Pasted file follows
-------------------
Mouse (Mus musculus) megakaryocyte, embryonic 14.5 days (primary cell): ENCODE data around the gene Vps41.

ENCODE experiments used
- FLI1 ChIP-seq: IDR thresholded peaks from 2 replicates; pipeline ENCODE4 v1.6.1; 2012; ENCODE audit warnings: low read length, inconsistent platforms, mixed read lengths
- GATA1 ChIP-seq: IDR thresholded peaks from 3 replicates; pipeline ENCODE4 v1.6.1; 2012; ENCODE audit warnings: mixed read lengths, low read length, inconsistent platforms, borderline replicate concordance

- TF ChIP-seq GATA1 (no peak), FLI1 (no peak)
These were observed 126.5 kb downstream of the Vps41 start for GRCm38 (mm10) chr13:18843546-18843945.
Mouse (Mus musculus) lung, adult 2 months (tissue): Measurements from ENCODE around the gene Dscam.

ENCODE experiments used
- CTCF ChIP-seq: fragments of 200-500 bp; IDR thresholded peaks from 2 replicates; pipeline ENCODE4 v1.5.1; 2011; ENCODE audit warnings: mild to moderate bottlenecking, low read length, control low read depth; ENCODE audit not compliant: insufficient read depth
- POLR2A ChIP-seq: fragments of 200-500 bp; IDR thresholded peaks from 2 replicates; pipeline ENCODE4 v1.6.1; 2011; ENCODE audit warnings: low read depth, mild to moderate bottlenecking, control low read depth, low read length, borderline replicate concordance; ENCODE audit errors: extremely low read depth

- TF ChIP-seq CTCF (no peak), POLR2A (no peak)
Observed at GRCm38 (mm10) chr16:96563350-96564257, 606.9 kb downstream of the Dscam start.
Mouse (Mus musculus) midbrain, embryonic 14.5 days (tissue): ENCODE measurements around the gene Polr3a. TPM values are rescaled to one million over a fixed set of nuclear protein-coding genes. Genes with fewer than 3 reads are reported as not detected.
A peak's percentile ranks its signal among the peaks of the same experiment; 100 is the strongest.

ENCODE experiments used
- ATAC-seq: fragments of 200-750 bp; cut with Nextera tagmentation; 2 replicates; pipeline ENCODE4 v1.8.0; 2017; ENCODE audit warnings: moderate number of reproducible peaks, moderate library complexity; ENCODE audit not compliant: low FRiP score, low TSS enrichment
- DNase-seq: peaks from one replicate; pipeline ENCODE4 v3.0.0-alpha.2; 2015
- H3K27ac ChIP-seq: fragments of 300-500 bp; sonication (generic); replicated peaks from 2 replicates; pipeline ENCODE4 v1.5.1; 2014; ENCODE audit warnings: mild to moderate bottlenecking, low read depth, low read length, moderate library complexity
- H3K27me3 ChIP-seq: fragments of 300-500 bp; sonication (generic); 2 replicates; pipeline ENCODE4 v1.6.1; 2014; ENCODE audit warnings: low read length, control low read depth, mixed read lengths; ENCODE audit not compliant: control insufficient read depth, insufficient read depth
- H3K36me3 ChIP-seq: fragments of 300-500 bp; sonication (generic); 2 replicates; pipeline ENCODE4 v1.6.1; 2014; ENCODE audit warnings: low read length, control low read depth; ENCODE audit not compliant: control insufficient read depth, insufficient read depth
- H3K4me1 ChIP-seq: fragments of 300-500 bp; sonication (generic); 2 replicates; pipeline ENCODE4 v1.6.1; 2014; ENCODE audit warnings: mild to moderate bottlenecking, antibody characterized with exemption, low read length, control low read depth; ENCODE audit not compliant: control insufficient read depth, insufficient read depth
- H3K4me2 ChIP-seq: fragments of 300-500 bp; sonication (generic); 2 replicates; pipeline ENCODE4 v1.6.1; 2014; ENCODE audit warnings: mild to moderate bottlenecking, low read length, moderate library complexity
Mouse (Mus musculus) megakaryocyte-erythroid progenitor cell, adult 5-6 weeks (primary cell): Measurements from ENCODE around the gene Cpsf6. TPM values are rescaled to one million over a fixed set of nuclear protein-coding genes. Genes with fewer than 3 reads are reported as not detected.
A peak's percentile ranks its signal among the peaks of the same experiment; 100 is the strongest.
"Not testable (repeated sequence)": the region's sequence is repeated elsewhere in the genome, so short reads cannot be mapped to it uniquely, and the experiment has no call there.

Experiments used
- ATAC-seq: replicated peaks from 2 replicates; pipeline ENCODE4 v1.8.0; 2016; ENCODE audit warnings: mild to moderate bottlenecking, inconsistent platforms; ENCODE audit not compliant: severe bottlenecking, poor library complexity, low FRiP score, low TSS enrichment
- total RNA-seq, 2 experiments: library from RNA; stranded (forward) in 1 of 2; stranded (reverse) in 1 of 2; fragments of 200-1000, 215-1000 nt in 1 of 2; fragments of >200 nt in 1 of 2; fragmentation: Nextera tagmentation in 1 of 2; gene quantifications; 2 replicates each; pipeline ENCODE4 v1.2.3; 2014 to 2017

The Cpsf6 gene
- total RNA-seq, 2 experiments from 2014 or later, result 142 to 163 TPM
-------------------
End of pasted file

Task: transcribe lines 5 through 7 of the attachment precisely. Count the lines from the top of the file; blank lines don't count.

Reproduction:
- TF ChIP-seq GATA1 (no peak), FLI1 (no peak)
These were observed 126.5 kb downstream of the Vps41 start for GRCm38 (mm10) chr13:18843546-18843945.
Mouse (Mus musculus) lung, adult 2 months (tissue): Measurements from ENCODE around the gene Dscam.